- By John HudsonJohn Hudson is a senior reporter at Foreign Policy, where he covers diplomacy and national security issues in Washington. He has reported from several geopolitical hotspots, including Ukraine, Pakistan, Malaysia, China, and Georgia. Prior to joining FP, John covered politics and global affairs for the Atlantic magazine’s news blog, the Atlantic Wire. In 2008, he covered the August war between Russia and Georgia from Tbilisi and the breakaway region of Abkhazia. He has appeared on CNN, MSNBC, BBC, C-SPAN, Fox News radio, Al Jazeera, and other broadcast outlets. He has been with the magazine since 2013.
White House National Security Advisor Susan Rice and Israeli Ambassador Ron Dermer sought to downplay tensions between their respective governments on Monday after the Israeli press reported that senior aides to Israeli Prime Minister Benjamin Netanyahu were sharply dismissive of American efforts to quell the rising violence in Gaza.
At issue were Secretary of State John Kerry’s efforts to secure an unconditional cease-fire agreement between Jerusalem and Hamas, which was widely seen in Israel as deeply unfavorable to the Jewish state. "Very senior officials in Jerusalem described the proposal that Kerry put on the table as a ‘strategic terrorist attack,’" wrote columnist Ari Shavit in the left-leaning Haaretz newspaper.
Dermer, who began his term in Washington in September, said those officials didn’t speak for Netanyahu.
"I speak directly for my prime minister here. The criticism of Secretary Kerry for his good-faith efforts to advance a sustainable cease-fire is unwarranted," Dermer said at an event hosted by the National Leadership Assembly for Israel. "There is broad understanding between Israel and the United States about the principles for a sustainable cease-fire."
Speaking at the same event, Rice sought to underscore the Obama administration’s commitment to Israeli security and its right to defend itself against rocket fire from Hamas.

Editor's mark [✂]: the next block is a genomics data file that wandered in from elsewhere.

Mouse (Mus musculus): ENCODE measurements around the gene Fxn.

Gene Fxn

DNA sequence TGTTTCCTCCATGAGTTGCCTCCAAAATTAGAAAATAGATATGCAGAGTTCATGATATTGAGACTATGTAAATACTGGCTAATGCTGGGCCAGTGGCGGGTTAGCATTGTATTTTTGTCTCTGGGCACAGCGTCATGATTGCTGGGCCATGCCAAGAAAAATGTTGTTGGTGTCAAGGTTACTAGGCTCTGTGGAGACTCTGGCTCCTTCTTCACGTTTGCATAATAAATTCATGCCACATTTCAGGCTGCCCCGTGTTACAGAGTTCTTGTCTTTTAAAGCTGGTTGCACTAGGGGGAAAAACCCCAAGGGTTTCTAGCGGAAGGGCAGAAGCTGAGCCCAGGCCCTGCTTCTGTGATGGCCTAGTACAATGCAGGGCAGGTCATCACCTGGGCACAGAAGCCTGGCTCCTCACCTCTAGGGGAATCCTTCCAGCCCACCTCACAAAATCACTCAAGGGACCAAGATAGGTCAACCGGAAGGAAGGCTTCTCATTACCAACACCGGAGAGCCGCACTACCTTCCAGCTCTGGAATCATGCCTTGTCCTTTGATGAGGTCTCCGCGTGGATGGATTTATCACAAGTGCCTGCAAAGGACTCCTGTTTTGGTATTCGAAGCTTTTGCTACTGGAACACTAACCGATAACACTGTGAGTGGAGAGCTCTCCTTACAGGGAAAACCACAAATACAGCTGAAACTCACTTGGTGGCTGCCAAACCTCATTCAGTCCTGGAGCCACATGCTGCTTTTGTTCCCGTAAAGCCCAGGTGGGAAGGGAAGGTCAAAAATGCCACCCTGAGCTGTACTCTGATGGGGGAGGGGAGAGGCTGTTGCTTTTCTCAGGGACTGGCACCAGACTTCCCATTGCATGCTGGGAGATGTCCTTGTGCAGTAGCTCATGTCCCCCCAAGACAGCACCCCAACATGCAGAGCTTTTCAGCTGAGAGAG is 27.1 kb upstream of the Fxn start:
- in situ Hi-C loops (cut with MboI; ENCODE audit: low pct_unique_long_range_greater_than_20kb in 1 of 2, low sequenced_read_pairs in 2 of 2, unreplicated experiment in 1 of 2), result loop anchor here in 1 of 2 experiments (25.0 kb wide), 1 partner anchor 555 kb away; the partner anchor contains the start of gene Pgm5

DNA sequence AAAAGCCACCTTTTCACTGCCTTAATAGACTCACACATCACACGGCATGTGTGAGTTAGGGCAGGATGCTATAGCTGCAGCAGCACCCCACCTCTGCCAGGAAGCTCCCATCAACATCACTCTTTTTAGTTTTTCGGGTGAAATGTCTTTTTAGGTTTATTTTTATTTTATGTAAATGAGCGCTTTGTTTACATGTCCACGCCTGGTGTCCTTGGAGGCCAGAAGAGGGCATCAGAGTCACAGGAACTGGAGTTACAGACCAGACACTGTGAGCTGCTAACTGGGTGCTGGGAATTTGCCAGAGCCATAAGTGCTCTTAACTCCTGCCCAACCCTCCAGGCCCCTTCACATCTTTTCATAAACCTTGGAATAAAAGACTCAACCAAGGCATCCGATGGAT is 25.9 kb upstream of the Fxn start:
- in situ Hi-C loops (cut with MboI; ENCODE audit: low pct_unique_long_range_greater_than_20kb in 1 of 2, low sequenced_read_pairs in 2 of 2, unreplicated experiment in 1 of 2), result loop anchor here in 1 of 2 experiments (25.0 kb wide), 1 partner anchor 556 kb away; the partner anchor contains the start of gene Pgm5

"I must tell you, we’ve been dismayed by some press reports in Israel mischaracterizing [Kerry’s] efforts last week to achieve a cease-fire," said Rice. "The reality is that John Kerry on behalf of the United States has been working every step of the way with Israel in support of our shared interests."
In recent days, President Barack Obama and Kerry have been pushing Israel to accept an unconditional humanitarian cease-fire in Gaza as the administration grows increasingly alarmed by the rising number of Palestinian civilian casualties. Efforts to secure a lasting cease-fire have faltered, however, as Israel seeks to retain the right to destroy tunnels connecting Gaza to Israel used by Hamas to mount attacks — a concession Hamas opposes.
"We will continue to act with force and discretion until our mission is accomplished," Netanyahu said in a televised speech to the nation on Monday. "We need to be prepared for a protracted campaign."
At the daily briefing on Monday, State Department spokeswoman Jen Psaki said she was "surprised" and "obviously disappointed" that confidential details of Kerry’s desired cease-fire agreement were leaked to the press. "It’s simply not the way that partners and allies treat each other," Psaki said.
She rejected the notion that Kerry had settled on a formal deal and disputed the secretary’s preferred terms as described by Israeli journalists. "There was never a formal U.S. proposal presented," she said.
Psaki maintained that the terms sought by Kerry were not radically different from the terms of a cease-fire proposed by the Egyptian government 10 days ago that Israel accepted. "The main difference" between the two agreements, Psaki said, "was there was additional language on humanitarian assistance for the Palestinians — something that the Israelis have historically supported."